With MLB Hall of Fame voting season comes heaps of mock ballots from fans and writers alike, all of whom do not have a vote. Additionally, the GMs are being tough on the bloggers, with most big name free agents still unsigned and very few trades going down up to this point. There hasn’t been a ton to write about, so I’m going back to the Hall of Fame.
The writers that do have a vote sometimes share their ballot, and you can find any ballots shared before the official tally is released here. I obviously don’t actually get a Hall of Fame vote, but if I did, my ballot would shake out as follows (in alphabetical order):
Jeff Bagwell, 1B, Houston Astros (Stats)
Bagwell, along with Tim Raines and Trevor Hoffman, is probably guaranteed a Hall spot in this upcoming class. Pretty much every hitter on the ballot this year was associated with steroids in one way or another, but Bagwell’s 449 HR and twelve (of fifteen) seasons playing 140 games or more speak to his incredible durability and power-hittting prowess. He finished his career with six appearances in the top-ten for MVP voting, picking up one first place finish. For me, Bagwell is a shoo-in, and I find it highly unlikely that he misses out on the Hall this upcoming year based on the fact that he was missing 15 votes last year and now he doesn’t have to compete with Piazza or The Kid for votes.
Barry Bonds, LF, San Francisco Giants (Stats)
Yes, Bonds was caught up in performance enhancing drugs. No, Bonds never failed a Major League Baseball drug test. That doesn’t mean he didn’t use. Either way, I can’t leave him off my ballot. Bonds’ stats look like something straight out of a video game, and he put up these ridiculous numbers for 22 seasons. He is the MLB all-time leader in walks, intentional walks and homers. I mentioned this in a previous article, but Bonds’ intentional walk total is more than the sum of the IBB totals of the next two players (Pujols, who is second at 302, and Hank Aaron, who is third at 293). He was the most feared hitter in the league for nearly a decade. In 2004, he got walked nearly twice as much as he got a hit, thanks to his league-leading and MLB-record 120 intentional walks drawn. His OBP that year was .609. That means he reached base more than half the time. He also won seven MVPs over the course of his career, four of which were in a row (2001-2004). The dude was Hall of Fame worthy without a doubt. Don’t let anyone tell you otherwise.
Roger Clemens, SP, Boston Red Sox (Stats)
Clemens is yet another player caught up in the PED nonsense. He definitely used, but he definitely never failed a Major League Baseball-administered drug test. He was flat-out dominant during his 24-year career, notching 4672 strikeouts and a career 3.12 ERA. Keep in mind, this is an ERA compiled during the height of the steroid era. Not to mention that he led the league in ERA (1.87) in 2005 at age 42. How can you keep a guy with 7 Cy Young awards off your ballot? He took performance enhancing drugs and lied about it, that’s how. But since we’re only supposed to be considering his on-field performance, I have to give Clemens a vote. I can’t keep perhaps the best pitcher of all-time out of the Hall though. Leave that to the writers whose vote actually counts.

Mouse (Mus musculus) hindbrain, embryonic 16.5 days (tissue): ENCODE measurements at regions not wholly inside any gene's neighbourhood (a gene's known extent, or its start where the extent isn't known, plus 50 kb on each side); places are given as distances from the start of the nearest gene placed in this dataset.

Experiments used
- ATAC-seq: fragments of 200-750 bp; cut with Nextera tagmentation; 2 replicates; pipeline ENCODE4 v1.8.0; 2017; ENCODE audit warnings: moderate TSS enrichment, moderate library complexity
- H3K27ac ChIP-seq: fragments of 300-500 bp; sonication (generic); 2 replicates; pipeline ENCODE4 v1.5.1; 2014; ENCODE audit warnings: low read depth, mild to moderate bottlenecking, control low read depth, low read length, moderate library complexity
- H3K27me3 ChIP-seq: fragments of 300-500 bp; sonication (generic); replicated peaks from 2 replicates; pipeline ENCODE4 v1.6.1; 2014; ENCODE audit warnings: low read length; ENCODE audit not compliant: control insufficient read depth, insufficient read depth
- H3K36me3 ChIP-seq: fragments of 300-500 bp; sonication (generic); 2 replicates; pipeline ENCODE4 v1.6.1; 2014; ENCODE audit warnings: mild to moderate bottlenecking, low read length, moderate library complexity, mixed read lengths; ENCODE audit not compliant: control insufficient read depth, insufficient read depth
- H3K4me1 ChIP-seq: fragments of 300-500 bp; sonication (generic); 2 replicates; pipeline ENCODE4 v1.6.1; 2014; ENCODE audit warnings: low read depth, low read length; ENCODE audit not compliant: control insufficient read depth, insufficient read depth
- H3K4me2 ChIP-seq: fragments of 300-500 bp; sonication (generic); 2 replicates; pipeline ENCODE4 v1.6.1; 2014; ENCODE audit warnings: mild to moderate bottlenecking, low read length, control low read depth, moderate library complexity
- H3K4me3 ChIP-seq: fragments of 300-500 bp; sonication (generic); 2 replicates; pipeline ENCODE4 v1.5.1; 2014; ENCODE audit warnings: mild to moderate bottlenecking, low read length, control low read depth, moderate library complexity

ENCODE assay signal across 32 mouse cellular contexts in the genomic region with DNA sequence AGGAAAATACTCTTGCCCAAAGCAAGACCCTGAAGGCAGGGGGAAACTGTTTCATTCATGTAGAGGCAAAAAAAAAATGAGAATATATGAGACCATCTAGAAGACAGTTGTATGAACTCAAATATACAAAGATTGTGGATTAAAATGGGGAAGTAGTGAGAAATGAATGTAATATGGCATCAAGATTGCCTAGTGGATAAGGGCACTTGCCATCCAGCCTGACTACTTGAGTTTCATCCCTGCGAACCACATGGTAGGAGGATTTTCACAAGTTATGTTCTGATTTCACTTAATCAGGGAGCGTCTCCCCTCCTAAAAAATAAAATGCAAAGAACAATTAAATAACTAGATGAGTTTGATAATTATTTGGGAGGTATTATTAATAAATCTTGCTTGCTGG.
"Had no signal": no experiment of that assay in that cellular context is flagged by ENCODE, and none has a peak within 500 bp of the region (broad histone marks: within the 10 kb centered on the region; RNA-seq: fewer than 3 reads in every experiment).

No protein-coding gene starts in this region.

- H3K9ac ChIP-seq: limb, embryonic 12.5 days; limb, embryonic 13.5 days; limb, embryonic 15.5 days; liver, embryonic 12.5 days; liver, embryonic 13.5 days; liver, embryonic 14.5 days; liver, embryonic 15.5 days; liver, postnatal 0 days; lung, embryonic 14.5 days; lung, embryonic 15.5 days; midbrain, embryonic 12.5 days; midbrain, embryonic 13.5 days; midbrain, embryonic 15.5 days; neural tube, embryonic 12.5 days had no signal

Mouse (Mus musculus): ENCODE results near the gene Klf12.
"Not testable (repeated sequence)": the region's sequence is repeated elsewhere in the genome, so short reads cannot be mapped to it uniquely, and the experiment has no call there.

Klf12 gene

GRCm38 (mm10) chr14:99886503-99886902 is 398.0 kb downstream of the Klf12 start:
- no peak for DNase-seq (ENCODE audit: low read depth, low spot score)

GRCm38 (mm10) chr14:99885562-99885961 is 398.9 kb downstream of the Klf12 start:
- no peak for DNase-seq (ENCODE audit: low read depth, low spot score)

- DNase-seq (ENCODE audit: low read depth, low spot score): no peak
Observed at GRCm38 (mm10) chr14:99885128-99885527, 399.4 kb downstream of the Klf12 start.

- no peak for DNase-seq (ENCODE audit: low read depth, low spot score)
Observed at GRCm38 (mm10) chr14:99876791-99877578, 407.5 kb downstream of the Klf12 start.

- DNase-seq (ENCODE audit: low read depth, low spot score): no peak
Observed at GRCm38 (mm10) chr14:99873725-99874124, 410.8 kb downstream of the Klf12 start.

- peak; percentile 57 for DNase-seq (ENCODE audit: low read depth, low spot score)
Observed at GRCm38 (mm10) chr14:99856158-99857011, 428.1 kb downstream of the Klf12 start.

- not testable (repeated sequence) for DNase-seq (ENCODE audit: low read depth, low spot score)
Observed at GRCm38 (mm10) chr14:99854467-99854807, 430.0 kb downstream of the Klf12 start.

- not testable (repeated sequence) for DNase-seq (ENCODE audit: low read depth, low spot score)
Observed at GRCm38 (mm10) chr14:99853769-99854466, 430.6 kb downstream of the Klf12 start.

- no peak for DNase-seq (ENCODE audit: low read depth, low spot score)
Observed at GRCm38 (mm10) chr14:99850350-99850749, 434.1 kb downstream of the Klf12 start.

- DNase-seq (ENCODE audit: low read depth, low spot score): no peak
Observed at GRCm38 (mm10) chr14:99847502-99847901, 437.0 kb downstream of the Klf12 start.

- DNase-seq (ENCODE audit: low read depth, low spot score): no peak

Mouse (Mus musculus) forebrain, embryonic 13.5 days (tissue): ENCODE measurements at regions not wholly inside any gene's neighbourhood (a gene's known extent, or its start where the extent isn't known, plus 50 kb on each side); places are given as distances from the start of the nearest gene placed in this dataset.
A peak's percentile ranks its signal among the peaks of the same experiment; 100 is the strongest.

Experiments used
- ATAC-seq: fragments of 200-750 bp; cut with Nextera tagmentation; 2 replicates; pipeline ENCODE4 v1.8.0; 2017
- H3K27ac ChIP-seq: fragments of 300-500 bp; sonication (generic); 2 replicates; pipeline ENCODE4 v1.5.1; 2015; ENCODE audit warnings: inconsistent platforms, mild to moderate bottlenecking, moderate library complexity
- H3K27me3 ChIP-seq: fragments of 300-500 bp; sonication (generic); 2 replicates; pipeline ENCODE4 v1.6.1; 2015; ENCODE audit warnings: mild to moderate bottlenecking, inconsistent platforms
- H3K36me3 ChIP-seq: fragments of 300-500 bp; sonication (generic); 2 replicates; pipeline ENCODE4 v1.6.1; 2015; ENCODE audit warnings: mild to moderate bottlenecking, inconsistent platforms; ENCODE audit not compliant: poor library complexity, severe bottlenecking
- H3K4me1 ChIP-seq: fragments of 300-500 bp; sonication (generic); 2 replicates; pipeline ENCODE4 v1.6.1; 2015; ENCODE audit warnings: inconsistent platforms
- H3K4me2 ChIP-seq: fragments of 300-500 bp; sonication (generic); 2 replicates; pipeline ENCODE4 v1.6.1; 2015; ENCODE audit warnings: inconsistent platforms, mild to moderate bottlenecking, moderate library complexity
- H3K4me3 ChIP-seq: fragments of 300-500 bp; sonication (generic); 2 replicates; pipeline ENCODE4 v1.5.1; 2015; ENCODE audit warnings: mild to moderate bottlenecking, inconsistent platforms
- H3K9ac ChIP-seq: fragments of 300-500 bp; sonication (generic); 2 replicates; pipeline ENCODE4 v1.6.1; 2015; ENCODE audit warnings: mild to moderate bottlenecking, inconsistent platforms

Vladimir Guerrero, RF, Montreal Expos (Stats)
When I think of Vlad Guerrero, I think of hits like this. In case you can’t watch that video right now, it’s a clip of Guerrero getting a single off a ball that bounced in the dirt first. If the ball was in Vlad’s time zone, he was making contact, and that’s evidenced by his .318 career batting average and the fact that he only struck out more than eighty times twice in his 16-season career. He also added 449 HR and 181 swipes in his career. He won one MVP. That’s a surefire Hall of Famer in my book.
Trevor Hoffman, RP, San Diego Padres (Stats)
If it weren’t for a pesky guy named Mariano Rivera, Hoffman would be the career leader in saves. Hoffman had a career 2.87 ERA in 1089.1 innings pitched over 18 seasons. His 601 saves are second-best all time to the Sandman, and from 1995-2009 (that’s 15 seasons), aside from his injury-shortened 2003 campaign, he had 30 or more saves each season. He also had a career K/9 over 9 (9.4) and a 3.69 strikeout-to-walk ratio. Hoffman was arguably one of the best relievers of all time, and the fact that he garnered 67.3% of the vote in his first year bodes well for his chances in this upcoming election. There are only five players who were primarily relievers in the Hall of Fame, and I fully expect Hoffman to become the sixth this year.
Edgar Martinez, DH, Seattle Mariners (Stats)
For Martinez, I think it’s going to be too little too late. He’s more than deserving of a spot in the Hall of Fame, but many voters refuse to put a guy who never played defense in the Hall. As far as I’m concerned, Martinez was the best DH of all-time, and the best at anything in Major League Baseball deserves a plaque in Cooperstown. Martinez boasted a ridiculous .312/.418/.515 career slash line, 309 career HR and 2247 hits. He also had over 1200 RBI and runs, though he did strike out more than average for a player in the 1990s. Mariano Rivera, in his autobiography, said this of Martinez: “The toughest [hitter to face] – and thank God he retired – Edgar Martinez. Oh my God.” That speaks for itself. Martinez was for real, but unfortunately I don’t think he will be able to pick up the 30+% of the ballot he needs to in order to get elected, since he will run out of eligibility following the 2019 election.
Tim Raines, LF, Montreal Expos (Stats)